Naval Academy Launches Cyber Operations Major

Naval Academy Cyber OperationsANNAPOLIS, Md. — This fall, the Naval Academy will become the first service academy — or university for that matter — to offer their undergraduate students the chance to major in Cyber Operations.

Pentagon leaders have established cyber security as an urgent priority to develop within the military with a focus on training leaders. The Defense Department is quick to admit it’s still trying to determine its place in protecting the nation from cyber attacks.

However, military brass has said repeatedly that the officers who will define the Pentagon’s future within cyber security will likely be the youngest set of officers to include those still in training. Cue the Naval Academy’s Class of 2016, which will be the first to have graduates with a Cyber Operations degree.

Leaders at the Naval Academy have spent five years developing the cyber classes since former Commandant Adm. Gary Roughead, who later became the chief of naval operations, challenged the academy to provide cyber classes beyond its computer science offerings.

The academy started by establishing a mandatory class that all midshipmen must take their plebe (freshman) year called Cyber 1. In their third year, midshipmen must take another mandatory course called Cyber 2, which provides more in depth instruction to include cyber policy and economics.

Naval Academy Dean and Provost Andrew T. Phillips said the goal has always been to offer a Cyber Security Studies program that went beyond writing code.

“We wanted to make sure we covered the basics as well as the policies, law and economics that are associated with cyber,” Phillips said.

The Naval Academy faced a challenge in creating its Cyber Operations major at the same time the Defense Department has struggled to define its role within the realm, Phillips said.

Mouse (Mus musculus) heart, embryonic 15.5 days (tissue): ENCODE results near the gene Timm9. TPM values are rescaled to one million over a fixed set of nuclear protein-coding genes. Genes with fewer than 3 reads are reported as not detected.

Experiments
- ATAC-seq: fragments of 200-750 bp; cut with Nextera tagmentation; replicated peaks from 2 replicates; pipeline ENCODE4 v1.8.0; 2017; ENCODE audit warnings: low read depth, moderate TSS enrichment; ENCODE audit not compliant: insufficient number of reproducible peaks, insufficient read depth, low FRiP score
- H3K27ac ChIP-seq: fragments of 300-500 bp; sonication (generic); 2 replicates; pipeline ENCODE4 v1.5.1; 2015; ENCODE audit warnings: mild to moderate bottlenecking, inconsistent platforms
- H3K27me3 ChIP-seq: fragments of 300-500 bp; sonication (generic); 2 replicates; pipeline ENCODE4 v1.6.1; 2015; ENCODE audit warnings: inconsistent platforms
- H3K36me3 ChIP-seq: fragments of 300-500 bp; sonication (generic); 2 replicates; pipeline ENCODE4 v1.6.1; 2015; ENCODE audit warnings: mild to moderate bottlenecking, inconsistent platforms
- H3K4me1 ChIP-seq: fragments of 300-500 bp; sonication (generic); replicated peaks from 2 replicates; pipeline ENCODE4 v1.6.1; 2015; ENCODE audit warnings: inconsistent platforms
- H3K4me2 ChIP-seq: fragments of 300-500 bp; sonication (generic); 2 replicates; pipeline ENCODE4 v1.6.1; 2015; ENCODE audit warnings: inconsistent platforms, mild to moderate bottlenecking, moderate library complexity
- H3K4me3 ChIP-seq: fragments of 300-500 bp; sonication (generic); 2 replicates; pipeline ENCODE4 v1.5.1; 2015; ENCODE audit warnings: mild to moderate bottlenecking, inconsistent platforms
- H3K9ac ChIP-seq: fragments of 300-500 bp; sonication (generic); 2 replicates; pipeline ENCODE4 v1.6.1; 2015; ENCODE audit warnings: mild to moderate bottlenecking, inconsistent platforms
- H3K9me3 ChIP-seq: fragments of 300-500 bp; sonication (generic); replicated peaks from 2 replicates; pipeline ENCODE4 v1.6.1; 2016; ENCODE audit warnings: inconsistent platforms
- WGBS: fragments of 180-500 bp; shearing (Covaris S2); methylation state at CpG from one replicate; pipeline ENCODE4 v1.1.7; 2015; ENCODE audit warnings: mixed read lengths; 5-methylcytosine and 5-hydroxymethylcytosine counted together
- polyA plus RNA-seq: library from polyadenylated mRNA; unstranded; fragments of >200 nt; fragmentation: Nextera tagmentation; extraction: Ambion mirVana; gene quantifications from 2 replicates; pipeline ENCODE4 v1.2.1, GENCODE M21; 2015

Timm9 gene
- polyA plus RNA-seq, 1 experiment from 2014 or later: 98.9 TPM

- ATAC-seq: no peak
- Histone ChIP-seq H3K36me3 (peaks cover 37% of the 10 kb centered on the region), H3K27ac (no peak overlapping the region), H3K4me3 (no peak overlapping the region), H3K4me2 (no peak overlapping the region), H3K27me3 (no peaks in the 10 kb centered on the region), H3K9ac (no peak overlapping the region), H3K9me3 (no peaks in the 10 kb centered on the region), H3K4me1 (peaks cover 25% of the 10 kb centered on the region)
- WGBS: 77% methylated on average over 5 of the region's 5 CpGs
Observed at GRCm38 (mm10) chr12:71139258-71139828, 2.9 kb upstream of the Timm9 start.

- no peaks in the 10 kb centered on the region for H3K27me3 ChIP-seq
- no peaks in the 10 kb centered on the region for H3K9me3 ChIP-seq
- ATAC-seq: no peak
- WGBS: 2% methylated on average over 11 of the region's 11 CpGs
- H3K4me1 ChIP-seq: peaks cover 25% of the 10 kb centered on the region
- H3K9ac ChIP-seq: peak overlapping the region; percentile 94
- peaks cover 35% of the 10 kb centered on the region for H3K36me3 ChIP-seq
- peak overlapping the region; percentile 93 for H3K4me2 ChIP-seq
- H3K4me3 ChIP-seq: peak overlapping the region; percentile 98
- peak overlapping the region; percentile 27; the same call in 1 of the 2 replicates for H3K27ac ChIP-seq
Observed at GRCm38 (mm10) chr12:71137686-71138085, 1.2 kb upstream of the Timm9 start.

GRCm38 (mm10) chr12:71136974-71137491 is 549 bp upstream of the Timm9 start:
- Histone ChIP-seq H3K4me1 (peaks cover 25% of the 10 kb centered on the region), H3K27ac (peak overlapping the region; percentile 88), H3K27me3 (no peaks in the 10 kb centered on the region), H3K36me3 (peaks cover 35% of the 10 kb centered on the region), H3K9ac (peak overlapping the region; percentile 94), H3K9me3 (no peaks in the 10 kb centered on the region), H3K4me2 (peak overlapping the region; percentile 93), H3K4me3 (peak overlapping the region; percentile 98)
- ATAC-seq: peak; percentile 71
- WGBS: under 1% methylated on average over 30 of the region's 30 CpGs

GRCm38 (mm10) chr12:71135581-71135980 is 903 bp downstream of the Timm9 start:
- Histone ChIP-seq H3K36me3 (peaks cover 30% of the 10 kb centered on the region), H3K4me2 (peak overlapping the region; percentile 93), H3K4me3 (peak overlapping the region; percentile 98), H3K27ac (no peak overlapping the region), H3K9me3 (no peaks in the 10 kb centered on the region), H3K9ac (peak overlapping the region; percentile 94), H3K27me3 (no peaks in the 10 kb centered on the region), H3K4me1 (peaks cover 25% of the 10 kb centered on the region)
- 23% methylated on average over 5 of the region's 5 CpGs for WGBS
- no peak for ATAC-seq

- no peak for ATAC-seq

“The services are still trying to figure out where they fit in right now so that it did make it a little harder,” Phillips said.

The service researched the many graduate-level cyber security programs that exist at university such as the University of Maryland. However, the Naval Academy’s program will be the first major at the undergraduate level.

Naval Academy leaders designed the major to continue to adapt over time much like the technology will develop and dictate changes. Many fundamentals will remain the same, but the program is also designed to ensure students stay up to date with the latest technologies, Phillips said.

“We know 30 years from now that the technology will likely be completely different but our hope is that the fundamentals remain the same and these midshipmen can fall back on those,” he said.

Students majoring in Cyber Operations will have the opportunity to complete internships over the summer with civilian software and internet companies as well as the federal agencies such as the National Security Agency, which is a 30-minute drive from the Naval Academy.

So far, about 30 students have signed up for the major. Midshipman 4th Class Molly McNamara is one such student who chose the major after taking Cyber 1 her plebe year.

McNamaara didn’t arrive at the Naval Academy completing a host of computer science classes in high school. Instead she planned to major in chemistry or pre-med.

Her familiarity with computers didn’t go too far beyond Microsoft and Facebook, she admitted. However, McNamara chose to major in Cyber Operations after learning about the wide ranging impact cyber can have on networks throughout the military and society.

Midshipman 4th Class Zachary Dannelly has a more traditional background for a student you’d expect to pick Cyber Operations as a major. He took Advanced Placement computer science in high school as well as web design classes.

He chose the major because he wants to be a part of a military field that is still being defined.

“It’s exciting to be a part of a new field. It’s almost like being the first people on submarines,” Dannelly said.

About the Author

Michael Hoffman
Michael Hoffman is the executive editor at Tandem NSI and a contributor to Military.com. He can be reached at mhoffman@tandemnsi.com.
  • hibeam

    They should download the Chinese version of our F-35 software. I understand most of the bugs have been worked out.

  • oblatt1

    The stupidity of turning one of our last remaining international markets into a battlefield is just staggering.